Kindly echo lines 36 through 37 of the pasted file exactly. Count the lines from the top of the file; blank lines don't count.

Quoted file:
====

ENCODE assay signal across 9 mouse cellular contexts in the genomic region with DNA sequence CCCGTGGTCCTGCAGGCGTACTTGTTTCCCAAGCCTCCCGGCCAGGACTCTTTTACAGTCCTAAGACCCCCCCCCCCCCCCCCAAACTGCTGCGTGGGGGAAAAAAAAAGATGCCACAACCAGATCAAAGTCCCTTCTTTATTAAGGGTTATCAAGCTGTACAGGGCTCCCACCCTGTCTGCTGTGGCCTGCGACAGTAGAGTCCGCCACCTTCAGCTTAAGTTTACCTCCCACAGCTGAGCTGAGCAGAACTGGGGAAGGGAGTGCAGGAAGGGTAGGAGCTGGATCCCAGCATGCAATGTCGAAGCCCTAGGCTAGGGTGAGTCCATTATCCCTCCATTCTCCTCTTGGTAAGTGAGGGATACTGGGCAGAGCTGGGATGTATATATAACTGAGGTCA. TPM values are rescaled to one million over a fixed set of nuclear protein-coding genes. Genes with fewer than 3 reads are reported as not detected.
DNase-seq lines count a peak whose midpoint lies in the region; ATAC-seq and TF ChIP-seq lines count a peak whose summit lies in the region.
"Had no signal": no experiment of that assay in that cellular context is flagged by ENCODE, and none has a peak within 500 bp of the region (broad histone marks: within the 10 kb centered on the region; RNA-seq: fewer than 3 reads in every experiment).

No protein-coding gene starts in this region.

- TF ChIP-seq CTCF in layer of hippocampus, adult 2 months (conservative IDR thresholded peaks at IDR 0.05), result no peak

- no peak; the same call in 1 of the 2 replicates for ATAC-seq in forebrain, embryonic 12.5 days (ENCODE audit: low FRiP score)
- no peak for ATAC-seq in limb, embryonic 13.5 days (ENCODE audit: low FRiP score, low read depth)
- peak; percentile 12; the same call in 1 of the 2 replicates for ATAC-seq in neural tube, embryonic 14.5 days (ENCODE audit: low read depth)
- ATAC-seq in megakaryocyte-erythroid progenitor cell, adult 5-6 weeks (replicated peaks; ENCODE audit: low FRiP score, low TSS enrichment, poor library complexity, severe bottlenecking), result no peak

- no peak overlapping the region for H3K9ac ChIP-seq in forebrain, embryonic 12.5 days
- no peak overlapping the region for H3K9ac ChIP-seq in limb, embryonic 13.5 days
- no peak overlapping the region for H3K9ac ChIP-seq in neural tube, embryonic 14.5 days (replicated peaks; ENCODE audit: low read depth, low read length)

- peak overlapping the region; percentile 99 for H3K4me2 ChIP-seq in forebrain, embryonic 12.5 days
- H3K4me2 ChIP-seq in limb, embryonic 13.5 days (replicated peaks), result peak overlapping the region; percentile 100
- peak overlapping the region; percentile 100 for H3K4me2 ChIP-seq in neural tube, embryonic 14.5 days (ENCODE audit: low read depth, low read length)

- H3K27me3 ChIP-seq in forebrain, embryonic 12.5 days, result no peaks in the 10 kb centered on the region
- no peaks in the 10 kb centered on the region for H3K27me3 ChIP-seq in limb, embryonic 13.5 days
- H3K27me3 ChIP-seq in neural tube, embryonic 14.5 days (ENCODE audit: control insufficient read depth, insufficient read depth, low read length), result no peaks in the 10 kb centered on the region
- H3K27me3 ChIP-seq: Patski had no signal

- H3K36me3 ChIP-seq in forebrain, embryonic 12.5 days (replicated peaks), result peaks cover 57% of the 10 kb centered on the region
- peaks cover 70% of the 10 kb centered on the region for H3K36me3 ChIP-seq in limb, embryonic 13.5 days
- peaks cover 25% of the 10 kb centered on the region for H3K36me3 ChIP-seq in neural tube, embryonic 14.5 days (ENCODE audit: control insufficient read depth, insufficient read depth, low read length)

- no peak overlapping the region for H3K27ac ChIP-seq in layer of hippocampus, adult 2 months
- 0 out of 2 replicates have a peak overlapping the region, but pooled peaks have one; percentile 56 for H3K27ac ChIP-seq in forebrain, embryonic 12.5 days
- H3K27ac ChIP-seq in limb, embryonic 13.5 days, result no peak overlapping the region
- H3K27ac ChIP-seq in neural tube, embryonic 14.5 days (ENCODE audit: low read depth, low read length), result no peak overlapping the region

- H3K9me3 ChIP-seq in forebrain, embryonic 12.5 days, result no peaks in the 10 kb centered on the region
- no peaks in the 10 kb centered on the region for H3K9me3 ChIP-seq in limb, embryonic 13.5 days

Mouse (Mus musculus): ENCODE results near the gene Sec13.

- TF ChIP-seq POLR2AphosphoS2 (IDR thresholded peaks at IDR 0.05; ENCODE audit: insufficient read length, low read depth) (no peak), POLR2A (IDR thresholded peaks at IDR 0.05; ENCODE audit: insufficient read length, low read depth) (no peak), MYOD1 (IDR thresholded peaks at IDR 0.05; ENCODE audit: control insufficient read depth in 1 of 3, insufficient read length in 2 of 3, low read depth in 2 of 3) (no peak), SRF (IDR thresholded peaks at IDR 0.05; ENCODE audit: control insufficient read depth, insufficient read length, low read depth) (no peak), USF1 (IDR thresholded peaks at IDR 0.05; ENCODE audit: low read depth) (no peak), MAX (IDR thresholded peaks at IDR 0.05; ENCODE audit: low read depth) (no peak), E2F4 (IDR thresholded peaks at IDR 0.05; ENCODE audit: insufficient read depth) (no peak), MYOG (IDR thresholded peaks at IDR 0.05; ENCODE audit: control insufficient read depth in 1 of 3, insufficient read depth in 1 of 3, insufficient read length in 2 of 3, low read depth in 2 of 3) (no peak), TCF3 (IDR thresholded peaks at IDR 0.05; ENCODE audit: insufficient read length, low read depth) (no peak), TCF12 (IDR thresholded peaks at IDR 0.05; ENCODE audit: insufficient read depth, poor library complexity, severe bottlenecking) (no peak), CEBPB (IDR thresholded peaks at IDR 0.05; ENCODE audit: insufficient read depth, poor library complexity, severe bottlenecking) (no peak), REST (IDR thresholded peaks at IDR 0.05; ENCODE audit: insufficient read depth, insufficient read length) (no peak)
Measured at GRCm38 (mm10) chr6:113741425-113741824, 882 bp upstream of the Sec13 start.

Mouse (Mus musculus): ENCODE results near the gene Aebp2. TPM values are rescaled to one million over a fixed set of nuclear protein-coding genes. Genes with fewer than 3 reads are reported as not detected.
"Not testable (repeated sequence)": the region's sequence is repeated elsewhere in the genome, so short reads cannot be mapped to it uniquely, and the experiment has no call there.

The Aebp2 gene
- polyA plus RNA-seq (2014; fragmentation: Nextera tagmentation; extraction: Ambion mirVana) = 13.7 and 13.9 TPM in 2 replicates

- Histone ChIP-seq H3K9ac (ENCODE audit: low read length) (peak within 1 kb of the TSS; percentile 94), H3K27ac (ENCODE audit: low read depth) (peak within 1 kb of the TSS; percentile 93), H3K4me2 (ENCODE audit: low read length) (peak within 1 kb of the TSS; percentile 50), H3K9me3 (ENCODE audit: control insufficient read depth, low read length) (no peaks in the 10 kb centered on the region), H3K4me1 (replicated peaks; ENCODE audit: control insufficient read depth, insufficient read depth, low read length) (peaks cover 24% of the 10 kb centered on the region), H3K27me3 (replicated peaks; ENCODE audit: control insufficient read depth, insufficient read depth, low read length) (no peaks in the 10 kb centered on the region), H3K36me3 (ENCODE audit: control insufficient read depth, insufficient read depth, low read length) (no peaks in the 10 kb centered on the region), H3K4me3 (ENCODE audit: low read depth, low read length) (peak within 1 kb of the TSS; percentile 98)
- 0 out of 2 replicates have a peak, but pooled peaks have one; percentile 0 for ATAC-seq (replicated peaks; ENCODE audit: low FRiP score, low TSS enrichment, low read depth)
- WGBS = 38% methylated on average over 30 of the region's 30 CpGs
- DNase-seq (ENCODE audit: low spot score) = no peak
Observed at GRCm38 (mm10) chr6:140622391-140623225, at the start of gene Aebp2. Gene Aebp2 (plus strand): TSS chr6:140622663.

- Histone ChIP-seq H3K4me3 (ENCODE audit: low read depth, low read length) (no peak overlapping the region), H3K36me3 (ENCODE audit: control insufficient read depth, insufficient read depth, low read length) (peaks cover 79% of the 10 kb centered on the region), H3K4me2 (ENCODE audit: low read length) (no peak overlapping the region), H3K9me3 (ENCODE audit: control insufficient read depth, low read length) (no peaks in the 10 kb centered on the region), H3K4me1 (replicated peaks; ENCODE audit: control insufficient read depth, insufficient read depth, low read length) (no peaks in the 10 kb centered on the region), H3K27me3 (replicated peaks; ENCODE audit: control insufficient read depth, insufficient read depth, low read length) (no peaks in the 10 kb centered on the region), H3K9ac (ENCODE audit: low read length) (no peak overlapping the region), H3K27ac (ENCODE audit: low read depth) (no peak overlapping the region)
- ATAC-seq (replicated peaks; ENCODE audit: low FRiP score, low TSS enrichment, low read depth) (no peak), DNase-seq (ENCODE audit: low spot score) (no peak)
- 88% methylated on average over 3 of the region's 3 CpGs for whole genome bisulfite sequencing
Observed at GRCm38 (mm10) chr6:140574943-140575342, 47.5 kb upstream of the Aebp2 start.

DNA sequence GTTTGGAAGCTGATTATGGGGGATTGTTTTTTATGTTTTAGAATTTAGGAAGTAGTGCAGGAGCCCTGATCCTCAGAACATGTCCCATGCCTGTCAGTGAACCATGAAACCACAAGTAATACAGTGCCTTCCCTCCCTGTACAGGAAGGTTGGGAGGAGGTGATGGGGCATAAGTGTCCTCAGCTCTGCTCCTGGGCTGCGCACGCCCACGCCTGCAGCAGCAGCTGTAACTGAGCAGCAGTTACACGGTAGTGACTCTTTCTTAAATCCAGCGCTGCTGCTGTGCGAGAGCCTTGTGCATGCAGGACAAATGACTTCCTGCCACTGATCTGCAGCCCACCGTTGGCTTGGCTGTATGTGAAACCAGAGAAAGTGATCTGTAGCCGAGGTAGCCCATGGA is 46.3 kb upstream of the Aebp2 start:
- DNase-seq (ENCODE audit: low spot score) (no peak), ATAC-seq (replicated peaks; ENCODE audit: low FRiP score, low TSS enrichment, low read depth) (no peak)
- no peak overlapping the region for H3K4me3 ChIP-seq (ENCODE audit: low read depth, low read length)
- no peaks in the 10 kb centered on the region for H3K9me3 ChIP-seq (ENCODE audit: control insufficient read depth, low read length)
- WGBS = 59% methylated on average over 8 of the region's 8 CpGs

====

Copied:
- Histone ChIP-seq H3K9ac (ENCODE audit: low read length) (peak within 1 kb of the TSS; percentile 94), H3K27ac (ENCODE audit: low read depth) (peak within 1 kb of the TSS; percentile 93), H3K4me2 (ENCODE audit: low read length) (peak within 1 kb of the TSS; percentile 50), H3K9me3 (ENCODE audit: control insufficient read depth, low read length) (no peaks in the 10 kb centered on the region), H3K4me1 (replicated peaks; ENCODE audit: control insufficient read depth, insufficient read depth, low read length) (peaks cover 24% of the 10 kb centered on the region), H3K27me3 (replicated peaks; ENCODE audit: control insufficient read depth, insufficient read depth, low read length) (no peaks in the 10 kb centered on the region), H3K36me3 (ENCODE audit: control insufficient read depth, insufficient read depth, low read length) (no peaks in the 10 kb centered on the region), H3K4me3 (ENCODE audit: low read depth, low read length) (peak within 1 kb of the TSS; percentile 98)
- 0 out of 2 replicates have a peak, but pooled peaks have one; percentile 0 for ATAC-seq (replicated peaks; ENCODE audit: low FRiP score, low TSS enrichment, low read depth)